(holding that insurance coverage counsel's retainer letter and bills did not deserve work product protection; "In the instant proceeding, the Petitioners argue generally that the retention agreement and billing statements were protected by the work product doctrine. The Petitioner's brief did not make any specific work product argument regarding the retention agreement. With respect to the billing statements, the Petitioners argued that those documents reveal the mental impression of counsel, because they 'reveal exactly what was done, how long it took and precisely the issues researched, and how long such research and writing took.' We disagree."; "We have reviewed both the retention agreement between CRW and Montpelier, and the two billing statements tendered by CRW. The retention agreement is a general agreement that states how legal work would be assigned to CRW, how conflict of interests would be resolved, how billing would occur, CRW's obligation to obtain professional liability insurance, how disputes between the parties would be resolved, and a few other miscellaneous matters. Nothing contained in the retention agreement would make either prong the work product doctrine applicable. . . . With respect to the two billing statements, those documents are typical non-protected billing statements that provide very general descriptions of the work performed, the initials of the attorney performing the work, and the time it took to perform each task (as indicated, the actual amount charged was ordered redacted). . . . we find that the circuit court was correct in adopting the discovery commissioner's recommendation that the work product doctrine did not prevent disclosure of the retention agreement agreement and billing statements.")

Case Date Jurisdiction State Cite Checked
2014-04-10 State WV

Chapter: 40.10

Case Name: Feld v. Fireman's Fund Ins. Co., Civ. A. No. 12-1789 (JDB), 2013 U.S. Dist. LEXIS 179538, at *16 (D.D.C. Dec. 23, 2013)
(analyzing the waiver impact of an insured seeking recovery of attorneys fees he spent in an earlier litigation; approving the insured's privilege log; "Documents 37 and 42 both relate to the preparation of a litigation budget, the final version of which was ultimately sent to FFIC. While it may be the rare litigation budget that is prepared, drafted, and discussed by lawyers 'in anticipation of litigation,' Feld has a plausible basis here to assert the work-product privilege: the ongoing dispute over whether FFIC would reimburse Feld for his litigation expenses. These documents were created in late October 2009, well after the parties had exchanged testy letters regarding their respective positions on the requirements of Feld's insurance policies.")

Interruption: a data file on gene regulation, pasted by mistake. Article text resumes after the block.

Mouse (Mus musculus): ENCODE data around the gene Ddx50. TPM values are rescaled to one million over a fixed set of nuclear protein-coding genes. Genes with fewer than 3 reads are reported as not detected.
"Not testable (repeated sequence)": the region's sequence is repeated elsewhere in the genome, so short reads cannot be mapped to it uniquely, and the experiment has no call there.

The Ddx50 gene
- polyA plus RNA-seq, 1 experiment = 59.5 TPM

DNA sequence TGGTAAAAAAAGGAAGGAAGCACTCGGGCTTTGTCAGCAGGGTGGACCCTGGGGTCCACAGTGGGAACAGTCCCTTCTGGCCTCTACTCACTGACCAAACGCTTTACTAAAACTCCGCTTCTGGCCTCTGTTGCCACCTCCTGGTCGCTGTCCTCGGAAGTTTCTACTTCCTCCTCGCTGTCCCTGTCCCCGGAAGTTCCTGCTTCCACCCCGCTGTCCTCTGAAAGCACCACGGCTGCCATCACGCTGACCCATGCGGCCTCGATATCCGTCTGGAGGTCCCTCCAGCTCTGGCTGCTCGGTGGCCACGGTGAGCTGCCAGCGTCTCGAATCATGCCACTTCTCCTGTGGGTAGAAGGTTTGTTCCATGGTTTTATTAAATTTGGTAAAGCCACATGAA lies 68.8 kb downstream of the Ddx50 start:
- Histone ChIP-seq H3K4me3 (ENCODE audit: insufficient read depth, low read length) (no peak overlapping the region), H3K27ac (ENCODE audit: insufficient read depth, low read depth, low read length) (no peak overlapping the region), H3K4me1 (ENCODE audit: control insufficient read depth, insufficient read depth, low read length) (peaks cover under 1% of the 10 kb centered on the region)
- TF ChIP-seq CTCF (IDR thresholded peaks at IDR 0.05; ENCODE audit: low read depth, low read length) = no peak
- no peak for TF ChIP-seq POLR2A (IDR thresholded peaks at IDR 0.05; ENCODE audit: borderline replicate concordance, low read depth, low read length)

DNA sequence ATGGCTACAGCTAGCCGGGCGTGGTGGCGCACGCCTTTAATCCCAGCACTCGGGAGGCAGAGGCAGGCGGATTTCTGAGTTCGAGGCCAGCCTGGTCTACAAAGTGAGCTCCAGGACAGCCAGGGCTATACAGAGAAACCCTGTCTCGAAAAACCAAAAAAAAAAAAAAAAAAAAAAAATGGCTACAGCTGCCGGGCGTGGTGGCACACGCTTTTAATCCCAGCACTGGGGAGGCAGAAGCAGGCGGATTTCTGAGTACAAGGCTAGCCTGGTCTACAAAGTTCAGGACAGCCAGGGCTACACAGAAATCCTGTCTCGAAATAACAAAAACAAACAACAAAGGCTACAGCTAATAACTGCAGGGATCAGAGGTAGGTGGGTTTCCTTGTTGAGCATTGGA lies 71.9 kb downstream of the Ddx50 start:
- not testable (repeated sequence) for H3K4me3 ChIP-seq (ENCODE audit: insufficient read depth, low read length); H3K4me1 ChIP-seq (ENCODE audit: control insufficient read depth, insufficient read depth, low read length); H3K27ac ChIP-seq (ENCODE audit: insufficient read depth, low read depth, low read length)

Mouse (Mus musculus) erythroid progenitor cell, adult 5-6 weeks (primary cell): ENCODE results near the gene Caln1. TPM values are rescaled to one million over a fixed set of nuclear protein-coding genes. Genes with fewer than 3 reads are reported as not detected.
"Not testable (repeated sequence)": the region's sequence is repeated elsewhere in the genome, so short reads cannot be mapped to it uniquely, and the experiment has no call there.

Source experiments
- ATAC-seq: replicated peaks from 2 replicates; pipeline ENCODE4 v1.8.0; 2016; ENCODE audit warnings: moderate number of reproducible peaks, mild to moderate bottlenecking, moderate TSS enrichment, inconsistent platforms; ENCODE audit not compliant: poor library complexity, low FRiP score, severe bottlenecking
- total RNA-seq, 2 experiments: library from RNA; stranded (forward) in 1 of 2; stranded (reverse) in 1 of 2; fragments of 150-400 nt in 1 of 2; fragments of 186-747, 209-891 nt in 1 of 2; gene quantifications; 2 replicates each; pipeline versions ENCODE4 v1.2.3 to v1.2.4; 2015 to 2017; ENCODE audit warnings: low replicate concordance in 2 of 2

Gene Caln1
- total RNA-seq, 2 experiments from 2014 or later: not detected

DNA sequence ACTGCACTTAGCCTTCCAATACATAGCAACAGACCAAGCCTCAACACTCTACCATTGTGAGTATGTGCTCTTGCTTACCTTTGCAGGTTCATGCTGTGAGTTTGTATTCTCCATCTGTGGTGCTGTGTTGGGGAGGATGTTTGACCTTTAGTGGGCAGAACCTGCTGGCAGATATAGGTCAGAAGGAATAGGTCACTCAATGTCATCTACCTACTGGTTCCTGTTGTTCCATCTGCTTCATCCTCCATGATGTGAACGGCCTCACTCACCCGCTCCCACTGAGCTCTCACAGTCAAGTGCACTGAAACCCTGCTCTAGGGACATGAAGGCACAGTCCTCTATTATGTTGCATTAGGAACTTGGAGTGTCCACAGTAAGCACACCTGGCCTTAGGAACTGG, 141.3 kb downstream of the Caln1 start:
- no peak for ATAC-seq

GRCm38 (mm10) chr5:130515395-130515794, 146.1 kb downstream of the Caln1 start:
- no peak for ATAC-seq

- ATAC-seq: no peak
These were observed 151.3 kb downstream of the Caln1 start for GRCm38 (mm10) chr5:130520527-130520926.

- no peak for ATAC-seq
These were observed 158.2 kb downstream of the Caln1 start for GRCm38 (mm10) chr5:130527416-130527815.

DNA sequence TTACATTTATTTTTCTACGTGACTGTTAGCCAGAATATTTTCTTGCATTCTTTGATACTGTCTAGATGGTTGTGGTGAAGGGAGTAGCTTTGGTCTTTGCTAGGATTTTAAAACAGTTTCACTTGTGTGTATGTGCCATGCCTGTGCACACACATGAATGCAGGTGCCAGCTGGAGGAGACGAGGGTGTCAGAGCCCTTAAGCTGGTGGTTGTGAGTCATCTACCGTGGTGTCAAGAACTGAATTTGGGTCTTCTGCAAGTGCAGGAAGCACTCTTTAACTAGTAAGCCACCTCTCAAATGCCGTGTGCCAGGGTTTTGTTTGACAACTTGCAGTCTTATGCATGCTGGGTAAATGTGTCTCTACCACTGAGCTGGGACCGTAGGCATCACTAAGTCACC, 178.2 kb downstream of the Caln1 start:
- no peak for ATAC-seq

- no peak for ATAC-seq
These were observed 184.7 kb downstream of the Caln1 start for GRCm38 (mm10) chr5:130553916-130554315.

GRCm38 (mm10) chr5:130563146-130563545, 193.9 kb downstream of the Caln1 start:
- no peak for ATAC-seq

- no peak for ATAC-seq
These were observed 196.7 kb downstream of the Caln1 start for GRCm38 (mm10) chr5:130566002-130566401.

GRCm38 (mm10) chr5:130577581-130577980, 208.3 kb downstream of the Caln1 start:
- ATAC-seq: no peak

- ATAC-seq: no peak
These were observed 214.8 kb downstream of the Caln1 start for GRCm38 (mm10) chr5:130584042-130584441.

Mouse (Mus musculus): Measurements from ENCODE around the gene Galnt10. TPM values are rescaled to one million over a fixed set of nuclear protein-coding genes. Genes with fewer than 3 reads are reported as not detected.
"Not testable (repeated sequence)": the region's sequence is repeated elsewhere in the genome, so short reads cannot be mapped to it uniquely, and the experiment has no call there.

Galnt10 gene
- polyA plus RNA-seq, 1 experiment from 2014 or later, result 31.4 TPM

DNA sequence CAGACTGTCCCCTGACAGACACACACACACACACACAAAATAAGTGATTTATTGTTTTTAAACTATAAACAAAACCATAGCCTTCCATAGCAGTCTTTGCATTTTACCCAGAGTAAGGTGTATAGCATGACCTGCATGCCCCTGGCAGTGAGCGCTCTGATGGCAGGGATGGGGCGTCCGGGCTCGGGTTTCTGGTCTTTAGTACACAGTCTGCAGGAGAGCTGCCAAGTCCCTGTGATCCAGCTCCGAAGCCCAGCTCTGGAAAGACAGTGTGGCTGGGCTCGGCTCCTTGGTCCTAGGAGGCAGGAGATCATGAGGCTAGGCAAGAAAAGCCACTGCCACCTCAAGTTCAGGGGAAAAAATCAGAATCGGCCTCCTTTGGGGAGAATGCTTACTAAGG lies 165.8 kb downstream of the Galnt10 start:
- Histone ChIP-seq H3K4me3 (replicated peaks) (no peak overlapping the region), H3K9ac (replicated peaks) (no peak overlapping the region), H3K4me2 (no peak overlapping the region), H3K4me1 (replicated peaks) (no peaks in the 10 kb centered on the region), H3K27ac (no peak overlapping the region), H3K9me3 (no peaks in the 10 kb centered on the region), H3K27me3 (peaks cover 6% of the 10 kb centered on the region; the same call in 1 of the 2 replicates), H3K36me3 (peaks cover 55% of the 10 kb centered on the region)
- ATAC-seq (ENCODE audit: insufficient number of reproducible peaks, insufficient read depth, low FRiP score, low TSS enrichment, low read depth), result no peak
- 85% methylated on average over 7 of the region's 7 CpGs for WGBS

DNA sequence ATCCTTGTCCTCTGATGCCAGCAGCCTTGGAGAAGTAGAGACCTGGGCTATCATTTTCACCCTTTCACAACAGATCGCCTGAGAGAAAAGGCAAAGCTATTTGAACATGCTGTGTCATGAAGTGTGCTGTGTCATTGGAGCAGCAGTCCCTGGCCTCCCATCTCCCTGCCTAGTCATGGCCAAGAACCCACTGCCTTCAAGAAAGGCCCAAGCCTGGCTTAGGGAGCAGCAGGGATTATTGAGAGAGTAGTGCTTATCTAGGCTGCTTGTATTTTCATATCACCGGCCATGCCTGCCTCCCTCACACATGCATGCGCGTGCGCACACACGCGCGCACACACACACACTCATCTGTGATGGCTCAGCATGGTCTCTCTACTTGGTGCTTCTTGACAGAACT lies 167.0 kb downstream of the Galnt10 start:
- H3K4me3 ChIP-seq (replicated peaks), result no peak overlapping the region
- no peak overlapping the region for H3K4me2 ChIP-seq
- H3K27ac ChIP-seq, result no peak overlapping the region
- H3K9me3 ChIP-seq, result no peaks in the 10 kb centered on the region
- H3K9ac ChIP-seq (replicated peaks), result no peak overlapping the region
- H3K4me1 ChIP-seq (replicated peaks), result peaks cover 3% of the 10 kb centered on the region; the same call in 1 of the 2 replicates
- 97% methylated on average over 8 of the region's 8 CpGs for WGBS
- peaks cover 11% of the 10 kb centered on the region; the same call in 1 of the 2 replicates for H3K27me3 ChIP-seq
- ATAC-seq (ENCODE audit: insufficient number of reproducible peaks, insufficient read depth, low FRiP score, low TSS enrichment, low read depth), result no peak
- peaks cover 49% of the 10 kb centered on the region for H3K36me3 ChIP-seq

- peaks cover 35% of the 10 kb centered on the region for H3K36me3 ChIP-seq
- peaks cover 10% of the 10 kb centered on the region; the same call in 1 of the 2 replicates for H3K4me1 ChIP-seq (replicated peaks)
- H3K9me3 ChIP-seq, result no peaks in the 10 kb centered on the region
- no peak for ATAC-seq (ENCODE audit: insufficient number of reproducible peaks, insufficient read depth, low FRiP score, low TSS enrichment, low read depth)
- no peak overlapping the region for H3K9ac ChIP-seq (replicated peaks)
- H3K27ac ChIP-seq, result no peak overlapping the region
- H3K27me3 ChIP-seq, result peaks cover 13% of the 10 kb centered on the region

Case Date Jurisdiction State Cite Checked
2013-12-23 Federal DC B 5/14

Chapter: 40.10

Case Name: Bowman v. Green Tree Servicing, Inc., Civ. A. No. 3:12 CV 31, 2012 U.S. Dist. LEXIS 146473, at *9 (N.D. W. Va. Oct. 11, 2012)
("[C]ourts have repeatedly held that attorney retainer agreements, just as with the attorney client privilege, are not protected by the work product doctrine.")

Case Date Jurisdiction State Cite Checked
2012-10-11 Federal WV B 12/13

Chapter: 40.11

Case Name: Matter of Peerenboom v. Marvel Entertainment, LLC, 6232N, 162152/15, 2018 N.Y. App. Div. LEXIS 2364 (N.Y. Sup. Ct. April 5, 2018)
(holding that a litigation-related legal bill deserved work product protection; also holding that documents created by an investigation firm deserved work product protection; "The detailed invoices prepared by Perlmutter's attorneys are also protected as work product since they contain summaries of their 'legal research, analysis, conclusions, legal theory or strategy.'")

Case Date Jurisdiction State Cite Checked
2018-04-05 State NY

Chapter: 40.11

Case Name: The William Powell Co. v. National Indemnity Co., Case No. 1:14-cv-00807, 2017 U.S. Dist. LEXIS 55148 (S.D. Ohio April 11, 2017)
("While billing records may qualify as protected work product to the extent the billing entries reflect the specific nature of the services provided by counsel and thus reveal the mental processes of counsel . . . the Court lacks sufficient information to determine the nature of the entries contained within the excel document to conclude this document is protected as work product.")

Case Date Jurisdiction State Cite Checked
2017-04-01 Federal OH

Chapter: 40.11

Case Name: Judicial Watch, Inc. v. United States Dept. of Justice, Civ. A. No. (BAH) 14-1024, 2015 U.S. Dist. LEXIS 99982 (D.D.C. July 31, 2015)
("[T]he clear weight of authority -- including prior decisions by judges on this Court -- holds that attorney time records while not per se protected by the work product privilege, may nonetheless contain protected work product. . . . Where time records are not only created by legal personnel but also reference the subject of legal research, persons contacted and interviewed by the attorney, or other issues bearing on the mental impressions of the attorneys, those portions of the time records are protected work product."; "In the present case, the defendant's time records contain 'Ms. Bosserman's [a career senior legal counsel for the Civil Rights Division] accounts of the tasks as she performed them, including notes about locations visited, persons consulted, staff briefings, and other case developments.". . . This material was prepared in contemplation of an ongoing criminal investigation and provided to supervisors to assist them in overseeing the investigation and potential prosecution of certain IRS employees. . . . As a result, according to the defendant, the time records provide 'a roadmap of [the DOJ's] investigative plans' and their disclosure would 'prematurely reveal the scope and focus of the investigation.'. . . Thus, 'in light of the nature of the document and the factual situation in the particular case, the document can fairly be said to have been prepared or obtained because of the prospect of litigation.'"; "Consistent with the great weight of authority at both the federal and state level, the portions of Ms. Bosserman's time records detailing the locations visited, persons contacted, staff briefings, and other case developments are protected from disclosure as attorney work product.")